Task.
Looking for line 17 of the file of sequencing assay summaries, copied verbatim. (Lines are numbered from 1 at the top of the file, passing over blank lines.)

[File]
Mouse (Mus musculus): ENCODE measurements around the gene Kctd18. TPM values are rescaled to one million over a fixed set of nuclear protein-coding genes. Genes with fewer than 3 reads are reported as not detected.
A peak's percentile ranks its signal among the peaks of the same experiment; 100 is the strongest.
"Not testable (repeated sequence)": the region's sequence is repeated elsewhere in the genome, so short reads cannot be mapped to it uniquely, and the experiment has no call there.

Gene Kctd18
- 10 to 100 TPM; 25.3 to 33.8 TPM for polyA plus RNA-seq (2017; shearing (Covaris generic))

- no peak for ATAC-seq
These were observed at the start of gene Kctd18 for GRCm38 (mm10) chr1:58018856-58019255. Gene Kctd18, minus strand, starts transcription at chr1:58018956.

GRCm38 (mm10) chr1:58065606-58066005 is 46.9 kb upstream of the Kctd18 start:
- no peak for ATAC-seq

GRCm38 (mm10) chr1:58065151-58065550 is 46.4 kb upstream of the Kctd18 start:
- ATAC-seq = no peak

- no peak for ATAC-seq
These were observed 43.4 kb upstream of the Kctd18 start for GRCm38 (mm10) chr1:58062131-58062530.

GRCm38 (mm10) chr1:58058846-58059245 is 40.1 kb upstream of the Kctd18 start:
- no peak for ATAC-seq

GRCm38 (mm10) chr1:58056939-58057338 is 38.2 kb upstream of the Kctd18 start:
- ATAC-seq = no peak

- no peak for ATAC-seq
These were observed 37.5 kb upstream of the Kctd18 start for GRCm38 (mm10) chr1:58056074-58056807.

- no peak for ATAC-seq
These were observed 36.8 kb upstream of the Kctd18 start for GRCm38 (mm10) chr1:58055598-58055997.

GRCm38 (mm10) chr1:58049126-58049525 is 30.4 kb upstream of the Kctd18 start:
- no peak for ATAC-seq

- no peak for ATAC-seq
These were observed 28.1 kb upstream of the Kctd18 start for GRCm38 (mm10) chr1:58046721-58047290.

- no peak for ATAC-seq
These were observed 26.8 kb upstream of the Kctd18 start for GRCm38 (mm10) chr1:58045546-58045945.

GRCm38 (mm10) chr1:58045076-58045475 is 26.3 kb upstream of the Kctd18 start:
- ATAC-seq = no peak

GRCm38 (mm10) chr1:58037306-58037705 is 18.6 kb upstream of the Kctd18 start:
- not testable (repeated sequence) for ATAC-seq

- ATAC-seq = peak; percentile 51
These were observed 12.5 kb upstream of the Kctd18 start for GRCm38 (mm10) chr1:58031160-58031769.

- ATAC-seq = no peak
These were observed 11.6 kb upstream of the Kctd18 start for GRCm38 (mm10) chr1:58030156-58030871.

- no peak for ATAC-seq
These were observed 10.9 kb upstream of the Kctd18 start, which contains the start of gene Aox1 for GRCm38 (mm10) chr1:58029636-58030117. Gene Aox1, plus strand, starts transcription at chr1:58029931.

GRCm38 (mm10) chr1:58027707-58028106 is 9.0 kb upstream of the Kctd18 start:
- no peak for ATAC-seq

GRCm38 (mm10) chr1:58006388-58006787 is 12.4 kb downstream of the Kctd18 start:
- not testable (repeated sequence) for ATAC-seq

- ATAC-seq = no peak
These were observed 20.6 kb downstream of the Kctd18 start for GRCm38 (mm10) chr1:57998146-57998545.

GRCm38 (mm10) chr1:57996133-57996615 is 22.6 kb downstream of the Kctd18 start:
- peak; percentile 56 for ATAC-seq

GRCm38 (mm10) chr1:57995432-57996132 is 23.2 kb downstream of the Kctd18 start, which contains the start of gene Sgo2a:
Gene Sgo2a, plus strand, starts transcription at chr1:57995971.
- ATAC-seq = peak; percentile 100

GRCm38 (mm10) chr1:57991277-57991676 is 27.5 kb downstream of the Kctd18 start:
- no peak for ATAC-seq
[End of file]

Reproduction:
- ATAC-seq = no peak